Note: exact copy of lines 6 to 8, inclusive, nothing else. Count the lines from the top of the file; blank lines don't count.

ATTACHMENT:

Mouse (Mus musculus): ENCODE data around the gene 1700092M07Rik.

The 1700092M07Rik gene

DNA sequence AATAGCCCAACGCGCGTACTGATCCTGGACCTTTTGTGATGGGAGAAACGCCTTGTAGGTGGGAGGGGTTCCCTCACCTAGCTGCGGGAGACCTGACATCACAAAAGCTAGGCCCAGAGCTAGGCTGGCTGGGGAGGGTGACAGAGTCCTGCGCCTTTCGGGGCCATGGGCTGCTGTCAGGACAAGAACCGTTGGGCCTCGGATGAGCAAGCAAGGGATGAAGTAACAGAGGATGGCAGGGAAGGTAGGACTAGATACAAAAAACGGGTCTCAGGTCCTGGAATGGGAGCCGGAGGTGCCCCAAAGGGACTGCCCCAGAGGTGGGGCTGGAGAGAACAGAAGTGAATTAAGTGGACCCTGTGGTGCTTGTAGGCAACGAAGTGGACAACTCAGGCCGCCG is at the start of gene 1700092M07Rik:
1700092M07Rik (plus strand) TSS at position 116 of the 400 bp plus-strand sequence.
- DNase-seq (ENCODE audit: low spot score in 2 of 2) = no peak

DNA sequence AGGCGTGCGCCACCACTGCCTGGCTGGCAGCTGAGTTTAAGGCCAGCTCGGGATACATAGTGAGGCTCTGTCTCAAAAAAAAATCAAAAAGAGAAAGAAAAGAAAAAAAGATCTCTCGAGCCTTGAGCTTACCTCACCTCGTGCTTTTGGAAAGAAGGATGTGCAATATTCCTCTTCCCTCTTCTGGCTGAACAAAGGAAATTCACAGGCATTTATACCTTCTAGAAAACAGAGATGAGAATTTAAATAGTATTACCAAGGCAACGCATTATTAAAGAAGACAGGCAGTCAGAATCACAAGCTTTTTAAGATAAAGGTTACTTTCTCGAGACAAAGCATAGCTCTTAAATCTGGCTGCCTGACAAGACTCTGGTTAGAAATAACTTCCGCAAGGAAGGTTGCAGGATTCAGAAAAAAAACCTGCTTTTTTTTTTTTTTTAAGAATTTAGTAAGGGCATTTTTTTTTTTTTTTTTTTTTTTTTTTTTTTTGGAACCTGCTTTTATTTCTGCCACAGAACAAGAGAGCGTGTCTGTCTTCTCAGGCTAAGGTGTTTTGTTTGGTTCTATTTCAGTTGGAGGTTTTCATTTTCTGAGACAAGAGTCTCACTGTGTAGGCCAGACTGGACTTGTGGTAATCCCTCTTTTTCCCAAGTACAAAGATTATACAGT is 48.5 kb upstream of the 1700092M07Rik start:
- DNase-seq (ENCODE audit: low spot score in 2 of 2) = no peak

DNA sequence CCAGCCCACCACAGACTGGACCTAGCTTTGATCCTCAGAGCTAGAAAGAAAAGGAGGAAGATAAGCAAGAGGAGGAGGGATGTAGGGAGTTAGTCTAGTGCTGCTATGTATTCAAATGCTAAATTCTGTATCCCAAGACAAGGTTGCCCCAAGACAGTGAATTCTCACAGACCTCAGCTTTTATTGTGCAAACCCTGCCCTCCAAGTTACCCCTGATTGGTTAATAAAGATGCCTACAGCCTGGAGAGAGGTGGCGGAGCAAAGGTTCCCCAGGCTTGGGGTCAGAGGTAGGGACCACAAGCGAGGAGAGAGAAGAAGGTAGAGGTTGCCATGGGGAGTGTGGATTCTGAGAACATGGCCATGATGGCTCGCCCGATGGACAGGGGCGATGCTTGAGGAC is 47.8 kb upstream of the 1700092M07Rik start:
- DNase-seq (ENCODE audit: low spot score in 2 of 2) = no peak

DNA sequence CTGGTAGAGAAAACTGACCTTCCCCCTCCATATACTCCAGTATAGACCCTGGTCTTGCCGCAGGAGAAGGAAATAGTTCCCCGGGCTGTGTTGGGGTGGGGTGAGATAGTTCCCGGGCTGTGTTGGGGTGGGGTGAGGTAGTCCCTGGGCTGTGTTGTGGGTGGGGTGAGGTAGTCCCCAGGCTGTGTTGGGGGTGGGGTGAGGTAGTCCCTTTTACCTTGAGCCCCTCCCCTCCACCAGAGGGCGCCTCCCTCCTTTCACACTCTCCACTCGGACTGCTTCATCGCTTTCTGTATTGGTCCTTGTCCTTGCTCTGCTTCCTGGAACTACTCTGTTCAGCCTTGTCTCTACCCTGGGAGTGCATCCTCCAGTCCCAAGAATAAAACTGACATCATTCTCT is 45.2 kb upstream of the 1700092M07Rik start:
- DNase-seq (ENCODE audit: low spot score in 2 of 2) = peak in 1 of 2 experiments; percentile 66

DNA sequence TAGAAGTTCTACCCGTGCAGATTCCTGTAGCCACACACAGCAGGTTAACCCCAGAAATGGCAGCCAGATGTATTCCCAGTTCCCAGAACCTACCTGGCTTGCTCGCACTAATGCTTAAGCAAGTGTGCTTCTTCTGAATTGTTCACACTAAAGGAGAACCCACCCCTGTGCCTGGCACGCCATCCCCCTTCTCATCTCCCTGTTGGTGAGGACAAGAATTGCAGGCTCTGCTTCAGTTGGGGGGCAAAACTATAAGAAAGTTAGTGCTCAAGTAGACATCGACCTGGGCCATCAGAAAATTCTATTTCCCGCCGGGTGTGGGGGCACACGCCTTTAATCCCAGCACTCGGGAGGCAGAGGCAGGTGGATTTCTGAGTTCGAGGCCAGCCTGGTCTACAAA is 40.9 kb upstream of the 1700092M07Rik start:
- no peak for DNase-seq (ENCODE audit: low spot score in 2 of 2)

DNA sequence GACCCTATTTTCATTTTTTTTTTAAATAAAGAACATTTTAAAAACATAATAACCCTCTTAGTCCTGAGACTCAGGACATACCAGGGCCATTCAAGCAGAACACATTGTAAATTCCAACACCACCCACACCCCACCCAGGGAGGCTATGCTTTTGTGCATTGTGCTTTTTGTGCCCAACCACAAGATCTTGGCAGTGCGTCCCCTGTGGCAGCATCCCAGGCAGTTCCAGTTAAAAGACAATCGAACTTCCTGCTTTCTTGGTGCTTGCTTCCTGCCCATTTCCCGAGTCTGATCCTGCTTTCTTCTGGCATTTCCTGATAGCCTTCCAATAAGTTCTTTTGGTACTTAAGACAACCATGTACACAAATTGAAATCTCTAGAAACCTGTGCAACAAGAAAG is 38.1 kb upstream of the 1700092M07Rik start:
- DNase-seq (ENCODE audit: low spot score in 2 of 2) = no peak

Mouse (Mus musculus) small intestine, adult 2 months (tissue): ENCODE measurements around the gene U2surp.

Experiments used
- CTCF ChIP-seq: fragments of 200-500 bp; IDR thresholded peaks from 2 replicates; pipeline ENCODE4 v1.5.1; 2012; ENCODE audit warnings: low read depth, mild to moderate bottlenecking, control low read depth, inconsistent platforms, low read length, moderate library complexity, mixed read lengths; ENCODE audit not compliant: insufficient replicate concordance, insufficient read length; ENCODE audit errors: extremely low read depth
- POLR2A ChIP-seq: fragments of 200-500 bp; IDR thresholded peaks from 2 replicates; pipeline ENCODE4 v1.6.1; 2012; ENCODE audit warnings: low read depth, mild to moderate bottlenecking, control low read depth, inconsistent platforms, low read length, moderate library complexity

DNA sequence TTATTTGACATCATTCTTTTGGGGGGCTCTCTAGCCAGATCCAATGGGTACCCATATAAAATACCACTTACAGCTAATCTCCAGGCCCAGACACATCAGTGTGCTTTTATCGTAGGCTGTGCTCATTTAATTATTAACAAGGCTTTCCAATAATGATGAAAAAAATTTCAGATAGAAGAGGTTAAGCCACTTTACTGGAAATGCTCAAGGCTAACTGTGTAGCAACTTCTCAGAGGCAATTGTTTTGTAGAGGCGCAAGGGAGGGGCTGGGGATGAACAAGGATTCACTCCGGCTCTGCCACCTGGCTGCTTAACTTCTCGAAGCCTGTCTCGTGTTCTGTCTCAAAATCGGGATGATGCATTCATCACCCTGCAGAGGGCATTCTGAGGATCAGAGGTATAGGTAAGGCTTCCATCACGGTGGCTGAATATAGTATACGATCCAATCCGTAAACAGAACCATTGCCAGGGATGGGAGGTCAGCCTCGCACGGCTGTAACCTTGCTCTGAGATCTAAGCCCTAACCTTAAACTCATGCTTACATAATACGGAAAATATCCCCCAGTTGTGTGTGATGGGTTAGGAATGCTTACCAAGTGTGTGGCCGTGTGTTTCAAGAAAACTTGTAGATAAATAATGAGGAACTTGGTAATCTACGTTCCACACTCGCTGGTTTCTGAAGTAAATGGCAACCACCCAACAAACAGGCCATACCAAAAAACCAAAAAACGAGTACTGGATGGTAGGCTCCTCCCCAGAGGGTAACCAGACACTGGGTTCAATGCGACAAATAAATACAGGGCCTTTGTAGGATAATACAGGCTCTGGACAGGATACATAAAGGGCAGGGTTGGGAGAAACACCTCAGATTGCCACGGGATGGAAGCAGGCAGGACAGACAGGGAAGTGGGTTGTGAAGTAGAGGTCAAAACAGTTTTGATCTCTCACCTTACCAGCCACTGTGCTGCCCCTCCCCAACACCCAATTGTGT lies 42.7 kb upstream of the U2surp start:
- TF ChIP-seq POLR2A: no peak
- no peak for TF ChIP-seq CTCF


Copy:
DNA sequence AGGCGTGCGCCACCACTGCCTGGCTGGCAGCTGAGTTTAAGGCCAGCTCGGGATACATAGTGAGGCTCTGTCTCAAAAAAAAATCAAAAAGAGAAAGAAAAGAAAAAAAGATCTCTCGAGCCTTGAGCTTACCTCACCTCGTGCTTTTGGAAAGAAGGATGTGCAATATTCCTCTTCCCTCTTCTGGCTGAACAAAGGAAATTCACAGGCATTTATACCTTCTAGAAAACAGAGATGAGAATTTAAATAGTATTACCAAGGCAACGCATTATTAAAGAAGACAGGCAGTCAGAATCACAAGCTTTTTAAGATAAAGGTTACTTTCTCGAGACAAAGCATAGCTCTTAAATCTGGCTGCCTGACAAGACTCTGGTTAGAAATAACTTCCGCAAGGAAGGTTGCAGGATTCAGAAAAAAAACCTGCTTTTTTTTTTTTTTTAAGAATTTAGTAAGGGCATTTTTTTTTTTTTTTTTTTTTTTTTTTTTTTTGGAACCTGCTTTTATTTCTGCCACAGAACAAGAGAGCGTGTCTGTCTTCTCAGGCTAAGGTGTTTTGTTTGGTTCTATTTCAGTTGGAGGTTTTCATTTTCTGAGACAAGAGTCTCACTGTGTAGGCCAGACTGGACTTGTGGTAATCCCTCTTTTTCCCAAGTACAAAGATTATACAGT is 48.5 kb upstream of the 1700092M07Rik start:
- DNase-seq (ENCODE audit: low spot score in 2 of 2) = no peak

DNA sequence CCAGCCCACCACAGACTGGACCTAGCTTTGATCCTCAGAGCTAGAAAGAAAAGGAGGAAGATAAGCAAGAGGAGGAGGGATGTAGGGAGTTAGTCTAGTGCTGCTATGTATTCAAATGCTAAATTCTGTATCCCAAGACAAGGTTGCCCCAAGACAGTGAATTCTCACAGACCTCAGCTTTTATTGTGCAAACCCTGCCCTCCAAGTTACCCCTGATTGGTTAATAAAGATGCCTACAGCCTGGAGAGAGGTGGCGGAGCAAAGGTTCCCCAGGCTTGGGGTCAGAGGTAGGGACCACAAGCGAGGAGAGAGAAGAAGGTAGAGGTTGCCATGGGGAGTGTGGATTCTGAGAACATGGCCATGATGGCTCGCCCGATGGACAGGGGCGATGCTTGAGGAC is 47.8 kb upstream of the 1700092M07Rik start: